As set forth in Rule 56(c), F.R.Civ.P., the standard for the granting of a motion for summary judgment is that the moving party must show "that there is no genuine issue as to any material fact and that the moving party is entitled to judgment as a matter of law." One of the purposes of Rule 56 is to require a party, in advance of trial and after a motion for summary judgment has been filed and supported, to come forward with some minimal facts to show that it may not be liable under the claims alleged or subject to the defenses asserted. See Rule 56(e). In the absence of such a minimal showing, a party moving for summary judgment should not be required to undergo the expense of preparing for and participating in a trial of the issue challenged. See Anderson v. Liberty Lobby , 477 U.S. 242, 106 S.Ct. 2505, 91 L.Ed.2d 202 (1986); Celotex Corp. v. Catrett , 477 U.S. 317, 106 S.Ct. 2548, 91 L.Ed.2d 265 (1986).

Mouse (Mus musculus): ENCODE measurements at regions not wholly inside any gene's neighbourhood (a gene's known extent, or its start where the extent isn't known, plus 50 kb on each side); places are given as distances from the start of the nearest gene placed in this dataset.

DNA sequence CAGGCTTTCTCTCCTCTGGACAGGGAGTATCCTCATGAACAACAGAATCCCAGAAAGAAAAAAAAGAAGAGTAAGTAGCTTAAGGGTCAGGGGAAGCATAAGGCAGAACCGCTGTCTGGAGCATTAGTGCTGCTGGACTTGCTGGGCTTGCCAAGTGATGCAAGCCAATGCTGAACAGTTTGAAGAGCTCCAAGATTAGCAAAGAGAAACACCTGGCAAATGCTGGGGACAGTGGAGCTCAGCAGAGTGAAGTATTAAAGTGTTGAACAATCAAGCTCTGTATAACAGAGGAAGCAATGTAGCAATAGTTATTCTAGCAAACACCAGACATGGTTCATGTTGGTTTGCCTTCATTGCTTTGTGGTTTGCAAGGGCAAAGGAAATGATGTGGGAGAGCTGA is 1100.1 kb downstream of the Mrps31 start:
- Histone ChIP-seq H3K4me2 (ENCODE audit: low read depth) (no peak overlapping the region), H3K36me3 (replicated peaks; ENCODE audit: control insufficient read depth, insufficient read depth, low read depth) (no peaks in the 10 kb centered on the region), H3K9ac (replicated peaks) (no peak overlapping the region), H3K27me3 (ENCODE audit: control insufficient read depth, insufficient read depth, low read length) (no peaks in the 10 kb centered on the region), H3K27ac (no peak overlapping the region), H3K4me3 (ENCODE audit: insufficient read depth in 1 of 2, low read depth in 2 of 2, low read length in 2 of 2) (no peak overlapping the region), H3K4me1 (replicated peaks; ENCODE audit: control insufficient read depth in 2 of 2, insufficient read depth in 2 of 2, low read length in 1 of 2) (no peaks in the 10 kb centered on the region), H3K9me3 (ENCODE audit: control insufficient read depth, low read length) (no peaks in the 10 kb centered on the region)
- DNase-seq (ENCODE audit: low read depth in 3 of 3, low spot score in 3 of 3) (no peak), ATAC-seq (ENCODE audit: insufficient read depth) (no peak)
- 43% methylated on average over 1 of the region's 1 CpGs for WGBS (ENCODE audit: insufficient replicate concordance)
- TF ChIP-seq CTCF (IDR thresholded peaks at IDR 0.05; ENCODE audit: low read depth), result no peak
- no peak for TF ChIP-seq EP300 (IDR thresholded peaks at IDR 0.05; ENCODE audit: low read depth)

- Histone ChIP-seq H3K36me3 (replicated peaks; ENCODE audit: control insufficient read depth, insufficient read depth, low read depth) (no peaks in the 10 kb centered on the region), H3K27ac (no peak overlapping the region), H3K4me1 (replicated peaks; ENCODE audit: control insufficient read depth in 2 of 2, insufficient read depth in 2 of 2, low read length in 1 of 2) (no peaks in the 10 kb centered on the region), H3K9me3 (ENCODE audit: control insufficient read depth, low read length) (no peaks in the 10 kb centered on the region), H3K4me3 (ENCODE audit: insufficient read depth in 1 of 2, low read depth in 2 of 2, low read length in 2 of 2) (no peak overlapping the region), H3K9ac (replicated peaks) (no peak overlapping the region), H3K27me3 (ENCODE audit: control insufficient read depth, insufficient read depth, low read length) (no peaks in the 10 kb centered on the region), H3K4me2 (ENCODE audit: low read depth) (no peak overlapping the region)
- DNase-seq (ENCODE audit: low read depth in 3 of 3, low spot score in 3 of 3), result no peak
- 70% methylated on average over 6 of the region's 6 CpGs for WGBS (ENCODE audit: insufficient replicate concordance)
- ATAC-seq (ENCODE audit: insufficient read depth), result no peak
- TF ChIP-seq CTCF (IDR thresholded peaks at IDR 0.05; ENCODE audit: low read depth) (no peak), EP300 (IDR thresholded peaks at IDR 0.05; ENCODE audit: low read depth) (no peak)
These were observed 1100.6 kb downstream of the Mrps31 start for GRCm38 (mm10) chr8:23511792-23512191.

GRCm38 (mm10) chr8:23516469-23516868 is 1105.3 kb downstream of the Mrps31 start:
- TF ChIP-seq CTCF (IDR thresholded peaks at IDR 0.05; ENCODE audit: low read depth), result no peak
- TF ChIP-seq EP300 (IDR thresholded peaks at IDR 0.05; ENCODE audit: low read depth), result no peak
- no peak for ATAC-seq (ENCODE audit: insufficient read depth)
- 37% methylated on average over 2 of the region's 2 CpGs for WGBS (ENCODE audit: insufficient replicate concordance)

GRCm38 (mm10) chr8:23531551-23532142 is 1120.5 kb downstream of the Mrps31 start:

The burden is on the party moving for summary judgment to show that no genuine issue of fact exists and that the movant is entitled to judgment as a matter of law. Barwick v. Celotex , 736 F.2d 946, 958. The Fourth Circuit has stated that, with regard to motions for summary judgment, trial judges have "an affirmative obligation . . . to prevent ▒factually unsupported claims and defenses' from proceeding to trial." Felty v. Graves-Humphreys Co. , 818 F.2d 1126, 1128 (4th Cir.1987) (quoting Celotex Corp. , 477 U.S. at 323√324, 106 S.Ct. at 2552√53).